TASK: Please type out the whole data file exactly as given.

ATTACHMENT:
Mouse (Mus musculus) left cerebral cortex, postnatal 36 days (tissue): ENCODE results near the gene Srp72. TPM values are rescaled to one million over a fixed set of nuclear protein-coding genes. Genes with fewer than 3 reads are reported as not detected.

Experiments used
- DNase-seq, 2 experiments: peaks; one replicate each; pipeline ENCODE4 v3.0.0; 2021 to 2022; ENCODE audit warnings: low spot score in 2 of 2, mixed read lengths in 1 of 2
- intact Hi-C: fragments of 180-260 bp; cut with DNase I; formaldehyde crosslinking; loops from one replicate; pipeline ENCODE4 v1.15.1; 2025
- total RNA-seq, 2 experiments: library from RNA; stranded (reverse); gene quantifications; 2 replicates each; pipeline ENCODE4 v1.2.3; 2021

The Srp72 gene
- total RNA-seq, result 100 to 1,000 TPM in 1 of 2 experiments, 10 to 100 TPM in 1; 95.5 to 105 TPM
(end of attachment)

Mouse (Mus musculus) left cerebral cortex, postnatal 36 days (tissue): ENCODE results near the gene Srp72. TPM values are rescaled to one million over a fixed set of nuclear protein-coding genes. Genes with fewer than 3 reads are reported as not detected.

Experiments used
- DNase-seq, 2 experiments: peaks; one replicate each; pipeline ENCODE4 v3.0.0; 2021 to 2022; ENCODE audit warnings: low spot score in 2 of 2, mixed read lengths in 1 of 2
- intact Hi-C: fragments of 180-260 bp; cut with DNase I; formaldehyde crosslinking; loops from one replicate; pipeline ENCODE4 v1.15.1; 2025
- total RNA-seq, 2 experiments: library from RNA; stranded (reverse); gene quantifications; 2 replicates each; pipeline ENCODE4 v1.2.3; 2021

The Srp72 gene
- total RNA-seq, result 100 to 1,000 TPM in 1 of 2 experiments, 10 to 100 TPM in 1; 95.5 to 105 TPM